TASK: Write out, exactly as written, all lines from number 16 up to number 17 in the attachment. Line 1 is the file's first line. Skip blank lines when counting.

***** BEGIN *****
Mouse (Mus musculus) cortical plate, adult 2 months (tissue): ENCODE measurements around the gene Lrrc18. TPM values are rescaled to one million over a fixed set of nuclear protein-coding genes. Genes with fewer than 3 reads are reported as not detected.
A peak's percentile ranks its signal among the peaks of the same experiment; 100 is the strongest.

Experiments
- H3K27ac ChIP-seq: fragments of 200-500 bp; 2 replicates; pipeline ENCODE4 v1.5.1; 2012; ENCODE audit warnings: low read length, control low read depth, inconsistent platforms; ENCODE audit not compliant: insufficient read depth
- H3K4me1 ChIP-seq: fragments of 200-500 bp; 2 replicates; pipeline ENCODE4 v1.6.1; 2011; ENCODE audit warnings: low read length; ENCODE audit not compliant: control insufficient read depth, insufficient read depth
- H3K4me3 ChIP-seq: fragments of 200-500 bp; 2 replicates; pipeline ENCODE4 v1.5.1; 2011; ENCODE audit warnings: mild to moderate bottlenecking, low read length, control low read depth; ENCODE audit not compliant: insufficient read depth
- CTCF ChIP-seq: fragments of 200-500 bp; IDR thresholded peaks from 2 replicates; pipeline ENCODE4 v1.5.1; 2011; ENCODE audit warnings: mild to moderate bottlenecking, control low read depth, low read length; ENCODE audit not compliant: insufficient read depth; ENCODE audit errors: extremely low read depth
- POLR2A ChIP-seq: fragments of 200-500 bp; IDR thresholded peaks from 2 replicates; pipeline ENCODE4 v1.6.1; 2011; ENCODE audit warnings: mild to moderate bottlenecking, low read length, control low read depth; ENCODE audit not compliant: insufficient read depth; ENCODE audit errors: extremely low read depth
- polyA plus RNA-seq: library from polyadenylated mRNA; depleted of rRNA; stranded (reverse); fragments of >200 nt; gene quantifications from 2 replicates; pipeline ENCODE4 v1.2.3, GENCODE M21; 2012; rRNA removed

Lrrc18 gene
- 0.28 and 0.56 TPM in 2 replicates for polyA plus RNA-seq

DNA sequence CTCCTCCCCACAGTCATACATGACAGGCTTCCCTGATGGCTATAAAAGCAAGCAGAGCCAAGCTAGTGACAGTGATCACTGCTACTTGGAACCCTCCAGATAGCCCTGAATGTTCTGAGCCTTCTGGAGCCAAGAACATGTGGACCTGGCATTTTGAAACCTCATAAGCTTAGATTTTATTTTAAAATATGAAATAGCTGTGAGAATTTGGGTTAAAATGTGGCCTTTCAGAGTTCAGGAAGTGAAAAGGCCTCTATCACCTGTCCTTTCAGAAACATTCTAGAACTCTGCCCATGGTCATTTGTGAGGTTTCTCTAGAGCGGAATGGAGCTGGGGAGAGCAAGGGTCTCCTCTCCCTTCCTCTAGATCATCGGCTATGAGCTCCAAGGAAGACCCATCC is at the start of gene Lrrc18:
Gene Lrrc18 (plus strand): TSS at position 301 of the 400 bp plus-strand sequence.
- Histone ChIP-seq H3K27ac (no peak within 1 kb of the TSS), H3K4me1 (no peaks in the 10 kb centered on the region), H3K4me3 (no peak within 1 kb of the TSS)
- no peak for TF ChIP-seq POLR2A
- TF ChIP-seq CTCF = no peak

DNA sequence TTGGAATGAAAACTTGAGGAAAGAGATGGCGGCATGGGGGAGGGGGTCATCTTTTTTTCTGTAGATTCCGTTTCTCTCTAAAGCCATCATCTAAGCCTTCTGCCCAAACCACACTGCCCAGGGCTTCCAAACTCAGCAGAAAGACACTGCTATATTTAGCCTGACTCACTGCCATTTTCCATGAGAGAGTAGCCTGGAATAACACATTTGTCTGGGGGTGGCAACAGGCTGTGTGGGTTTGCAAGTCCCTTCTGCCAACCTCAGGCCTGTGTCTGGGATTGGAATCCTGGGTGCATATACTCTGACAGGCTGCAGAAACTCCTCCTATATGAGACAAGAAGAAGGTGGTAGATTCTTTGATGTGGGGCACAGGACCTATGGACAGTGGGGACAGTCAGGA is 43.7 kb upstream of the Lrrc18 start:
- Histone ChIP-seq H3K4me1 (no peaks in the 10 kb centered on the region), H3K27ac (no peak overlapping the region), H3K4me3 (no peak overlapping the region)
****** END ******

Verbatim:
- TF ChIP-seq CTCF = no peak

DNA sequence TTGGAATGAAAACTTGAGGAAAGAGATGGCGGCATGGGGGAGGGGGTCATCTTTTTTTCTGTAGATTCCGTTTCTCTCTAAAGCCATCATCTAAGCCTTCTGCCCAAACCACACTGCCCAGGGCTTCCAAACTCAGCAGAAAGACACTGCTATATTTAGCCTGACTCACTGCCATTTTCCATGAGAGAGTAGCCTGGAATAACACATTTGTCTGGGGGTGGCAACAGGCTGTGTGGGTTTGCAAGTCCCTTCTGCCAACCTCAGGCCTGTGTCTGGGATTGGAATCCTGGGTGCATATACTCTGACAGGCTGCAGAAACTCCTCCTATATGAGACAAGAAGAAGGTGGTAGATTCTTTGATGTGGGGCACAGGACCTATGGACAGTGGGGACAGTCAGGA is 43.7 kb upstream of the Lrrc18 start: